Rockfish Valley Trail 9/28/12

All photos are Marshall Faintich


Dense fog blanketed the area this morning. When I got to the trail at 8:45, the fog was starting to lift, revealing both dark clouds and patches of blue sky. The damp air soon permeated all of my clothes, and when the sun was behind the clouds there was a chill in the air; when the sun was shining, it was hot and muggy. My body didn't know whether to shiver or sweat. The birds weren't sure what to make of the weather either, and for the first hour most of the birds were hunkered down in the vegetation.

By 10:45 there was complete cloud cover and I had logged 38 species, mostly on the east side of Reids Creek. But as I approached the first wooden bridge to cross it and go home, the birds woke up and there was a lot of avian activity near the bridge, so I decided to hike the east side of Reids Creek a second time, and I added six more species. This brought my total for the morning to 44 species, and the Warbling Vireo I saw near the first wooden bridge was the 102nd species I have seen or has been reported to me on the trail this month.


Yellow-billed Cuckoo hunkered down

I saw three Common Yellowthroats - one adult and two immature males. The adult had unusual undertail coloring.


Immature Common Yellowthroat


Adult Common Yellowthroat


Immature Common Yellowthroat

There was a boldly colored Magnolia Warbler that still had traces of its breeding plumage.


Magnolia Warbler


Magnolia Warbler


Magnolia Warbler

I saw several Nashville Warblers. Some of them had significant white in their vent areas, and some of them were female/first year birds with a lot of brown coloring.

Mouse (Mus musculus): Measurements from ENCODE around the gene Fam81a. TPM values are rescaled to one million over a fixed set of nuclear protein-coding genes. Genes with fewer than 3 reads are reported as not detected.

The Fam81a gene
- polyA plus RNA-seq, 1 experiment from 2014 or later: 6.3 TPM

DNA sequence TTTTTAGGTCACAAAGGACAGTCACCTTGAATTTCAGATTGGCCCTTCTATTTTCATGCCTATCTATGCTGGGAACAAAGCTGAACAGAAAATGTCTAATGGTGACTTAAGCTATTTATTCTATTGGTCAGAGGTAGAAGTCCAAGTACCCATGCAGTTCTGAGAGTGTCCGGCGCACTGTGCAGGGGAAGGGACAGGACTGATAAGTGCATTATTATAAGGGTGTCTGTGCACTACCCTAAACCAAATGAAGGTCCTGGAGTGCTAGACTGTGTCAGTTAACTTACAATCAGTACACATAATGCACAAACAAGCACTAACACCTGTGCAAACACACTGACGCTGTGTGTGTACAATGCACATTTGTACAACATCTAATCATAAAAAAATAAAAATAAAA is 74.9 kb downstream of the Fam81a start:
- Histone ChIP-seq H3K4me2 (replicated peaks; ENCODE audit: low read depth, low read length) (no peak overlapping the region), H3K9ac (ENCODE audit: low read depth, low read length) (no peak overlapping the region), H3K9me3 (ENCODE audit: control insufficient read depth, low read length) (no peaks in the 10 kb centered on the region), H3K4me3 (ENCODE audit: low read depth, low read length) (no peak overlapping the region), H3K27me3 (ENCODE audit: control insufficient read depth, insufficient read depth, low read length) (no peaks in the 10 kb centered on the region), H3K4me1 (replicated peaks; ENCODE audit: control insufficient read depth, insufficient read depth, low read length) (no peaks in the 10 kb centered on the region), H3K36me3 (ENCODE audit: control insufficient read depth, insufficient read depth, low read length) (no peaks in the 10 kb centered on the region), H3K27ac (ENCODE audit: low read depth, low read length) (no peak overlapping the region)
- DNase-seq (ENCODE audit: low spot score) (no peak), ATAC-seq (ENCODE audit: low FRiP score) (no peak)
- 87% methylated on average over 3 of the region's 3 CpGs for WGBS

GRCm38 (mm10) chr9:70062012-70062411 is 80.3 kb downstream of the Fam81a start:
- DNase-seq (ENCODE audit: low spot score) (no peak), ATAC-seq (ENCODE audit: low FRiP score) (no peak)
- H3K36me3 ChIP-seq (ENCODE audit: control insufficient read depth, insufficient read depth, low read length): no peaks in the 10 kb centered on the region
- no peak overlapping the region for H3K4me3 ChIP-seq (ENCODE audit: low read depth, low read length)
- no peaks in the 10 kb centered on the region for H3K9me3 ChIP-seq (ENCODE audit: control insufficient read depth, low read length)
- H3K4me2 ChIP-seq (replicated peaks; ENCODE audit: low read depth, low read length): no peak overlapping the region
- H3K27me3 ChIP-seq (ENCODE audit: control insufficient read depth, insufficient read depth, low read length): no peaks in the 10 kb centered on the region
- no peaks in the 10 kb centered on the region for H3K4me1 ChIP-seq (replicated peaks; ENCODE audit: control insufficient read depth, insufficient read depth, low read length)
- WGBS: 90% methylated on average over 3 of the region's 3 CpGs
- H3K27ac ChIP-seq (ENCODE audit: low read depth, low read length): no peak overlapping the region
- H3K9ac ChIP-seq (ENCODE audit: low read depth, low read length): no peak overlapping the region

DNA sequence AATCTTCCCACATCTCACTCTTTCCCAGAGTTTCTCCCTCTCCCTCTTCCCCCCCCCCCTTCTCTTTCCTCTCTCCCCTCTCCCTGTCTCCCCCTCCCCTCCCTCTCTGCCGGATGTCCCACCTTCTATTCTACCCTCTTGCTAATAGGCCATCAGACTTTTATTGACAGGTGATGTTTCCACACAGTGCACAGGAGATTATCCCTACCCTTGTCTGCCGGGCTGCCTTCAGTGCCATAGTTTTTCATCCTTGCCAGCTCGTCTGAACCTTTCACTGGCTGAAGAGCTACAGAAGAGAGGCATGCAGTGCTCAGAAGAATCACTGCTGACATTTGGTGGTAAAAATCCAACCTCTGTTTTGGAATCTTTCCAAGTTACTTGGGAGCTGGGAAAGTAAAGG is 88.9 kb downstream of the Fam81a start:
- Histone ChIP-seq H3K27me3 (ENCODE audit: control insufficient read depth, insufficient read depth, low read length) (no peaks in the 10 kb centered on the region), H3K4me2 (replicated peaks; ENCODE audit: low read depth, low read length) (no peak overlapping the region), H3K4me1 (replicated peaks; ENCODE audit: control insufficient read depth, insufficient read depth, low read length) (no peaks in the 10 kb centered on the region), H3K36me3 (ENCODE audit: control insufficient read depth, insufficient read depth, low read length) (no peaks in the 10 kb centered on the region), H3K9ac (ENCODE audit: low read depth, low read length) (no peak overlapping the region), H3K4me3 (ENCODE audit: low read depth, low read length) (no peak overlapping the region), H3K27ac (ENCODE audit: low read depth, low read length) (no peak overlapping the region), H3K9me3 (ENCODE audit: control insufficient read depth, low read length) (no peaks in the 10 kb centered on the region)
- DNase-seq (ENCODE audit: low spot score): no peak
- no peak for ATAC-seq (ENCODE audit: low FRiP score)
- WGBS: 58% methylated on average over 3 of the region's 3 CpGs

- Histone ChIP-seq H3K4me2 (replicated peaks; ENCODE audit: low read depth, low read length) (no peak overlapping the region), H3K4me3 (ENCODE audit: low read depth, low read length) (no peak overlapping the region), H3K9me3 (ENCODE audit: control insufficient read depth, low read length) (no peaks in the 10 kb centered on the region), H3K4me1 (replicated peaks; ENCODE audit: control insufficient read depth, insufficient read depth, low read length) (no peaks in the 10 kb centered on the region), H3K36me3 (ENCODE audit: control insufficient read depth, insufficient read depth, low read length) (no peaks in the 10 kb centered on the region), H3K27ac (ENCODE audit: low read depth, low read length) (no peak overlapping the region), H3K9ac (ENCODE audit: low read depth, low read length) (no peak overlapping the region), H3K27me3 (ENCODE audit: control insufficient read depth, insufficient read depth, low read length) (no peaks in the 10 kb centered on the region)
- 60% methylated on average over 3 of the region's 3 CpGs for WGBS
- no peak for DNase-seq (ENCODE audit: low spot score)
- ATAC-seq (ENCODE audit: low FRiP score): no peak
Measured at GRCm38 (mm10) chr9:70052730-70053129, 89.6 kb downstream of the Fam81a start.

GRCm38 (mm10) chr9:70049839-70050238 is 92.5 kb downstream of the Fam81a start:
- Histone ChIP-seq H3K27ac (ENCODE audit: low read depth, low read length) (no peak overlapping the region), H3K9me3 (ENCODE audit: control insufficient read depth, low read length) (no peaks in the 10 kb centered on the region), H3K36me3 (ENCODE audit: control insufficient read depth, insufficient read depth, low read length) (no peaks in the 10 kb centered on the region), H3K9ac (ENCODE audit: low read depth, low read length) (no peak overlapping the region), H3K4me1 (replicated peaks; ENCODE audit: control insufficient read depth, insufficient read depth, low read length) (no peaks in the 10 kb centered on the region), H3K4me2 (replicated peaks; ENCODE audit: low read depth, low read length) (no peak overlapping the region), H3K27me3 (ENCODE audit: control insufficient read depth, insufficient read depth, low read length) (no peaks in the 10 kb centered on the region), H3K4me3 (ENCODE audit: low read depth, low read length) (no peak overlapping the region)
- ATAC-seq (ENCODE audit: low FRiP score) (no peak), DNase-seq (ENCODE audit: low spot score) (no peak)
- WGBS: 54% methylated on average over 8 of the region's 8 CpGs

Nashville Warbler


Nashville Warbler


Nashville Warbler


Nashville Warbler


Nashville Warbler


Nashville Warbler


Nashville Warbler


Nashville Warbler


Nashville Warbler


Nashville Warbler

My fourth warbler of the day was a Palm Warbler.


Palm Warbler


Northern Cardinal


Rose-breasted Grosbeak


Rose-breasted Grosbeak


Adult White-eyed Vireo


Adult White-eyed Vireo


Juvenile White-eyed Vireo


Swainson's Thrush


Female Eastern Towhee


Female Eastern Towhee


Male Eastern Towhee


Indigo Bunting

At almost exactly 10:30, I heard American Crows making a racket, heard a Common Raven, saw a Merlin fly by, and then looked up to see Black and Turkey Vultures in a kettle, with two Broad-winged Hawks circling high above the vultures. Our resident tail-less Turkey Vulture joined in the fun.


Merlin


Broad-winged Hawks


Tail-less Turkey Vulture


Black and Turkey Vultures

A few minutes later I saw an unusual flycatcher. It had a lot of brown on it, but its belly and vent area are clean yellow. It also had a small bill. In the field I thought it might be a Least Flycatcher, but perhaps it is an immature Yellow-bellied Flycatcher??


Uncertain Flycatcher


Uncertain Flycatcher

I saw a Warbling Vireo just south of the first wooden bridge on the east side of Reids Creek. In previous years, I have often seen this species just south of the bridge on both sides of the creek. Warbling Vireos must like the habitat there.


Warbling Vireo


Warbling Vireo


Warbling Vireo


Warbling Vireo



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